LOCATION: New Mexico State Police Headquarters
DOCKET NO.: 82-1889
DECIDED BY: Burger Court (1981-1986)
LOWER COURT: United States Court of Appeals for the Third Circuit
CITATION: 471 US 288 (1985)
ARGUED: Jan 14, 1985
DECIDED: Apr 17, 1985
Charles Potash - on behalf of the petitioners
Robert H. Chanin - on behalf of the respondent
Facts of the case
Media for Springfield Township School District v. Knoll
Audio Transcription for Oral Argument - January 14, 1985 in Springfield Township School District v. Knoll
Warren E. Burger:
We will hear arguments first this morning in Springfield Township School District against Knoll.
Mr. Potash, you may proceed whenever you are ready.
Mr. Chief Justice, and may it please the Court, this case squarely presents to the Court the question whether a state statute of limitations applicable to the commencement of judicial proceedings should be disregarded in a Section 1983 suit solely on the ground that the limitation period, six months, is per se unreasonably short, and consequently inconsistent with the Constitution and laws of the United States.
Respondent commenced suit on April 21st, 1981, to redress alleged discrimination on the basis of sex by her employer, the School District of Springfield Township.
One of her claims sought relief under Section 1983.
In the alternative, respondent sought relief under Section 703 of the Civil Rights Act of 1964.
Under her theory, the last act of discrimination occurred in September of 1980, some seven or eight months earlier, when a man was appointed as assistant superintendent, a job for which she had not applied.
The school district defendants moved for summary judgment, one of the grounds being that the Section 1983 claim was barred by the Pennsylvania state statute of limitations governing certain actions against public officials.
The District Court agreed.
The Court of Appeals in a panel decision reversed the dismissal of the 1983 claim on the ground that the six-month statute of limitations was so short as to be inherently inconsistent with the policies fostered by the Civil Rights Act.
The school district defendants applied for rehearing, and the application was denied, with four judges voting to grant the rehearing.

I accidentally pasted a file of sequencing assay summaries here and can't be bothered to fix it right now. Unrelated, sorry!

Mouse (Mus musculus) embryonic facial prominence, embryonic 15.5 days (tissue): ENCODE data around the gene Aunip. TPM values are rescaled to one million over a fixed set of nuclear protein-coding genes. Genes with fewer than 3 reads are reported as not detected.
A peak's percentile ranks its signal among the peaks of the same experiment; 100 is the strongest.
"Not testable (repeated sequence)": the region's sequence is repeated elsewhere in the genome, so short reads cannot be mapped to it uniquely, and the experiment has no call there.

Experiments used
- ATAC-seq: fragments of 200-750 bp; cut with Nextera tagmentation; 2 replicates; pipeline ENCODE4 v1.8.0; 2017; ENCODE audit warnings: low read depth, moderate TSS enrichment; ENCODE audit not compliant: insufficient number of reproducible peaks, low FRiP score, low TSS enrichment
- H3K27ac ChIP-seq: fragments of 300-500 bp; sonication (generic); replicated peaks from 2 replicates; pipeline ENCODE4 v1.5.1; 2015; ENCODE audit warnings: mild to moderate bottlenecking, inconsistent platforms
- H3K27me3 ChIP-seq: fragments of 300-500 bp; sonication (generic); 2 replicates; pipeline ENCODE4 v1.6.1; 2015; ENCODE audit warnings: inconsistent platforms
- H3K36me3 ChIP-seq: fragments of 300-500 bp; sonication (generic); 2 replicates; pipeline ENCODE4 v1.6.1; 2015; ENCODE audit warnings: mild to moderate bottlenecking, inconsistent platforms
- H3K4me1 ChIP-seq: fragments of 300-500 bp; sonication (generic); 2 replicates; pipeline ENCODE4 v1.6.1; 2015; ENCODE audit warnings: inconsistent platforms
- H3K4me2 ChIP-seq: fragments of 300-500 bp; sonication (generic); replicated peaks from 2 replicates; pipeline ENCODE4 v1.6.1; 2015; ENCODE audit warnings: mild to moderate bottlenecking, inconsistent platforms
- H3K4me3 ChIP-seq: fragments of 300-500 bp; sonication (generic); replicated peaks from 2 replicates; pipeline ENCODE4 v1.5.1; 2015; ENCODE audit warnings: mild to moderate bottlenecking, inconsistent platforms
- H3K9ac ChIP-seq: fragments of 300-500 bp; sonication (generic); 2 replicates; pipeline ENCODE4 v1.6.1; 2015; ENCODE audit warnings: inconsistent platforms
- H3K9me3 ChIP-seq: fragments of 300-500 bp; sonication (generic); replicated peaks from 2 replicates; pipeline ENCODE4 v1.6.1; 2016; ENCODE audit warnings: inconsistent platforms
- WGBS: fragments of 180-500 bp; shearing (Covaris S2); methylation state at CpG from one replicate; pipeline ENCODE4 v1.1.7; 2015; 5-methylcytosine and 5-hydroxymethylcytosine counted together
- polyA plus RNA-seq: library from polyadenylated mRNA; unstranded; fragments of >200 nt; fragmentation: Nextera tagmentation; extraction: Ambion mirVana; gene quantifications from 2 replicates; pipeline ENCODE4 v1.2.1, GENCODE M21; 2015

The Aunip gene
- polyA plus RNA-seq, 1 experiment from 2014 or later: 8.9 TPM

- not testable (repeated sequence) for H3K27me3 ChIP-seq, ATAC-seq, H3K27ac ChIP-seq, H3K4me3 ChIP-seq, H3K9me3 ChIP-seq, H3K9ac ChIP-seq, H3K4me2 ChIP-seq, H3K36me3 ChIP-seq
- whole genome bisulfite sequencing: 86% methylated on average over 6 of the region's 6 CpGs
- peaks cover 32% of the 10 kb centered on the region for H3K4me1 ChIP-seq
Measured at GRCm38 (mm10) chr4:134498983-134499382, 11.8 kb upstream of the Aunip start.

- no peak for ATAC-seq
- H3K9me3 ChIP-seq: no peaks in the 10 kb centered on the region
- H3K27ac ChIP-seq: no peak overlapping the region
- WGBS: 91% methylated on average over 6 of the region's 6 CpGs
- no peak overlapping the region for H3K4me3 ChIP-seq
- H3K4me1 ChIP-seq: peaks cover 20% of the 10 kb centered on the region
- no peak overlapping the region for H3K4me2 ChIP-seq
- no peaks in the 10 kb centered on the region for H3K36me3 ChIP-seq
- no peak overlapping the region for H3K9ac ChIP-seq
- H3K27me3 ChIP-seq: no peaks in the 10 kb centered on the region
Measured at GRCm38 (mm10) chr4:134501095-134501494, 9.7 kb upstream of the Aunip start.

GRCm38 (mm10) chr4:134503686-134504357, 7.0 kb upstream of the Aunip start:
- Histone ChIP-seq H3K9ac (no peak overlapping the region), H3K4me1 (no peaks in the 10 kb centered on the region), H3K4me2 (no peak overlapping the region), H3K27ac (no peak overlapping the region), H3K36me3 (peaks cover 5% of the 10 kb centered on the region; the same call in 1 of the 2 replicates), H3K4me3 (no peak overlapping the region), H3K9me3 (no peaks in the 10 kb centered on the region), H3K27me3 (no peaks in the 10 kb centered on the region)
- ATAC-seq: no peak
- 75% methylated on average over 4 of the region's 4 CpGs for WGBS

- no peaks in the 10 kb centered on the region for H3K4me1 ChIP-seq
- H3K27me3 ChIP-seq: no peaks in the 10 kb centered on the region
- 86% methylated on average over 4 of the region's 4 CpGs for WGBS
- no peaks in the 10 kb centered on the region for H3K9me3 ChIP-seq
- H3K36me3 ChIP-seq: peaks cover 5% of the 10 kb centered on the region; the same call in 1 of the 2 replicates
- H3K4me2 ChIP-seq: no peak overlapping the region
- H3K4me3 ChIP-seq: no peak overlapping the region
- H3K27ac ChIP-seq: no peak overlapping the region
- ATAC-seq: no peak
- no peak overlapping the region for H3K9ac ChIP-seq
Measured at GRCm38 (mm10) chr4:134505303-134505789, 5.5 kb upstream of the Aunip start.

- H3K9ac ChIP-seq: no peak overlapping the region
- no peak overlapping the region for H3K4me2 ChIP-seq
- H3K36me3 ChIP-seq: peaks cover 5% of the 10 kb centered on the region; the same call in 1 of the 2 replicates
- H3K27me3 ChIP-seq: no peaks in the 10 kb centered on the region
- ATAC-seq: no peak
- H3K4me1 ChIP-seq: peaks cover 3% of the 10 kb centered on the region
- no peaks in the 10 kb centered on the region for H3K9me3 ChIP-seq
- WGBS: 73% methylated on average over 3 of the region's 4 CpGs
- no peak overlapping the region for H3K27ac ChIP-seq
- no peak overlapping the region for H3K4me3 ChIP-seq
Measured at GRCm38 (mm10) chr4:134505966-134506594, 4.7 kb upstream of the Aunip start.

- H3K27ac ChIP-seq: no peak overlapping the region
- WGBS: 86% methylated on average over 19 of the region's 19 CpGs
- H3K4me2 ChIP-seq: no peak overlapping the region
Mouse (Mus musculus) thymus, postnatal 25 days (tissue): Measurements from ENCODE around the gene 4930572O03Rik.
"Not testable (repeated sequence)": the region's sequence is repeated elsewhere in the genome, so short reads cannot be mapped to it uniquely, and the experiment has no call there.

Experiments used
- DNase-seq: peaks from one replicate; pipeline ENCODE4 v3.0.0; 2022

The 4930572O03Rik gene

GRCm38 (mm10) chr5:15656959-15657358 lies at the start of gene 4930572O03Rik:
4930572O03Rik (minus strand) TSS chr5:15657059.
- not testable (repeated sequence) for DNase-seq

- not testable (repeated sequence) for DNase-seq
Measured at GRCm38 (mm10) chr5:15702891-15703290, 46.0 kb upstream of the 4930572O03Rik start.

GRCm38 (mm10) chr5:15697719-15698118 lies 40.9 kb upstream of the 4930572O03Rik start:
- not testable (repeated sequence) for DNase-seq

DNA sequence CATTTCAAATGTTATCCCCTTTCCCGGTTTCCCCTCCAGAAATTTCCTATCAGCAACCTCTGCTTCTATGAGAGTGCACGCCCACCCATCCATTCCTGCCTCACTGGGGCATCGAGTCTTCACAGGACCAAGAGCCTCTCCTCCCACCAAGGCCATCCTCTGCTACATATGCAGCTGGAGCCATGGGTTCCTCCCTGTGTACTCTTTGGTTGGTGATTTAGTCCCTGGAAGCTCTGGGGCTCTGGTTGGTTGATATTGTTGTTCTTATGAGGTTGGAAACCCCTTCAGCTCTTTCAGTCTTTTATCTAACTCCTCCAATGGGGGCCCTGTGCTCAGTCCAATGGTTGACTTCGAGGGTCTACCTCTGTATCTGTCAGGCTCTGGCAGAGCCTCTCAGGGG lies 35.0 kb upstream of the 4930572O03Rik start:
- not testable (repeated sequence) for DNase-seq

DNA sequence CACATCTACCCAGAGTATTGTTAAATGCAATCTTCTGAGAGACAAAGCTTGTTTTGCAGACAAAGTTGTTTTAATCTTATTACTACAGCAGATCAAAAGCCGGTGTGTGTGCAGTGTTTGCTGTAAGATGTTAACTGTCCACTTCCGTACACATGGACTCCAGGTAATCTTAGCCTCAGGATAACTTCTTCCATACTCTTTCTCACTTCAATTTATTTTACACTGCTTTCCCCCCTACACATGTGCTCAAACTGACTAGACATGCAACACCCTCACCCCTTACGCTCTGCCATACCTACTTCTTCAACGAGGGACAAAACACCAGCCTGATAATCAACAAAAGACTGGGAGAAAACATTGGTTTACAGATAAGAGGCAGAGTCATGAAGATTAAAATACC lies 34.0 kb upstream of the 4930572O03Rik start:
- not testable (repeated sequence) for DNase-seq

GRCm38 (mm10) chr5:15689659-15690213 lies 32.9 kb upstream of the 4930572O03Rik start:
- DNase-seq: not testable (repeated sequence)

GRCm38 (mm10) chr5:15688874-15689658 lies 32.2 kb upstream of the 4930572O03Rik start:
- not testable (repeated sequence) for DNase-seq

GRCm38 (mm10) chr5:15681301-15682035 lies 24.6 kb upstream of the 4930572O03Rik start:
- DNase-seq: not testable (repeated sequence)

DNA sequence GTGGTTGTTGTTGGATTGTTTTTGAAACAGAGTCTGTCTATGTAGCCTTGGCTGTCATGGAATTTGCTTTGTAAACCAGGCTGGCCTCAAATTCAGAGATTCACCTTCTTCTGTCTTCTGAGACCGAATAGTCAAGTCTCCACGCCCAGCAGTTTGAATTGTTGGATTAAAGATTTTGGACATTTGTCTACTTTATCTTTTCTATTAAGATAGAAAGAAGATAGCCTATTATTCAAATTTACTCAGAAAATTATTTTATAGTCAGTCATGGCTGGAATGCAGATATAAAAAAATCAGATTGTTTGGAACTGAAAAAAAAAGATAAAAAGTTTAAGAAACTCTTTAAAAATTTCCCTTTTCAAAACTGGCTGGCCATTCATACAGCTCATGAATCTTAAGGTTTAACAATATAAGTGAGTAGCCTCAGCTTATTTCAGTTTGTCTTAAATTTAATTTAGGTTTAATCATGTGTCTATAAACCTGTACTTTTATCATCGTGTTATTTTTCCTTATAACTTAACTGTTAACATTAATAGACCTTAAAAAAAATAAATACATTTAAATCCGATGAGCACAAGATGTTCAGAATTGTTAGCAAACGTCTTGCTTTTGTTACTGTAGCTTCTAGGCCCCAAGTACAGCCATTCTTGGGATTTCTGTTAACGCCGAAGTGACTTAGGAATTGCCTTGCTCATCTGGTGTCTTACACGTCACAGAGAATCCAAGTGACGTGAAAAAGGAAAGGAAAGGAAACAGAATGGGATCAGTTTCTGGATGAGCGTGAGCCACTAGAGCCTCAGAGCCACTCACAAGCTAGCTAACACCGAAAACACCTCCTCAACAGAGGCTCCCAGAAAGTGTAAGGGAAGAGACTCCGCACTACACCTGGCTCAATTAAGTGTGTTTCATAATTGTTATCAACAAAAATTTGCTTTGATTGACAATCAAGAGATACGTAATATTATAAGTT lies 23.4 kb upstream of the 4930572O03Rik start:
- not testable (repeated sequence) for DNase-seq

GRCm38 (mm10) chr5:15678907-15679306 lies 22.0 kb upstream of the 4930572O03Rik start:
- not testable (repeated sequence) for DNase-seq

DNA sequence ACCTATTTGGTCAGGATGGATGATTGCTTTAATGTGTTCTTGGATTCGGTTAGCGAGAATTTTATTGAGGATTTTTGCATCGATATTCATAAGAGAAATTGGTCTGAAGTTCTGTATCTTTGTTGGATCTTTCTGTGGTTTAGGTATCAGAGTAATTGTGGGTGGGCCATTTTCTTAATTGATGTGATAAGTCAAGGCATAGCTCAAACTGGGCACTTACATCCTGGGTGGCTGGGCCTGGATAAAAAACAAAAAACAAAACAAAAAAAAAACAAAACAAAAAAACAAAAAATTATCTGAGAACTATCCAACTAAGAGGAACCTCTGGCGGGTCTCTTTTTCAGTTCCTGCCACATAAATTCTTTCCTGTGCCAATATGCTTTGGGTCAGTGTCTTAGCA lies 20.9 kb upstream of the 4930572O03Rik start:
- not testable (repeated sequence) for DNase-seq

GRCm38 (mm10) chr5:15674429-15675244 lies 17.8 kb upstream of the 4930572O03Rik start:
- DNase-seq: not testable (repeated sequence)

Now, there is no question in this case that the statute at issue was properly identified as the most appropriate state statute of limitations.
Therefore the question left for resolution is what the Court labeled in the recent case of Burnett versus Cratton as the third step in a Section 1983 inquiry, that is, is the state statute inconsistent with federal law?
I submit that this inquiry should be confined to a determination whether the state statute discriminates against federal rights or provides so short a time so as to effectively preclude litigating a civil rights claim.
It is clear that the Pennsylvania statute does not directly conflict with the Civil Rights Act.
The statute does not discriminate against federal claims.
It was not enacted with any intent to discriminate against federal claims, nor is there any hostility toward any civil rights action.
It applies to both state and federal claims.
A more cogent reason is found in the holding of the Third Circuit which held it was the analogous statute of limitations.
Implicit in this finding was that the state and federal law claims were being treated equally.
Here there is no basis for rejection of the Pennsylvania statute on the ground that it discriminates against federal civil rights actions.
The six-month statute of limitations at issue in this case is one expressly applicable to the commencement of judicial proceedings rather than administrative proceedings.
The limitation period applies to judicial remedies enforceable in court in the first instance.
It does not limit who may bring suit.
It does not preclude money damages or injunctive relief.
For these reasons, its enactment should raise a presumption that the legislature took into account the burden of the parties to the suit governed by the limitation, and the practicalities involved in litigating civil rights claims, and found the limitation period to be a reasonable one.
The determination of the Pennsylvania legislature that a six-month period is a reasonable one within which to commence litigation, whether in a state or federal court, is given support by the holding of the Court in DelCostello versus the International Brotherhood of Teamsters.
That case impliedly recognized that a six-month limitation period was sufficient for the commencement of relatively complex federal litigation.
That case cuts across any conclusion that the practicalities of litigation necessarily mean that a six-month period is an unreasonable time in which to bring a federal cause of action.
An inquiry into the record of this case would disclose no basis for finding that the six-month limitation period was unreasonable.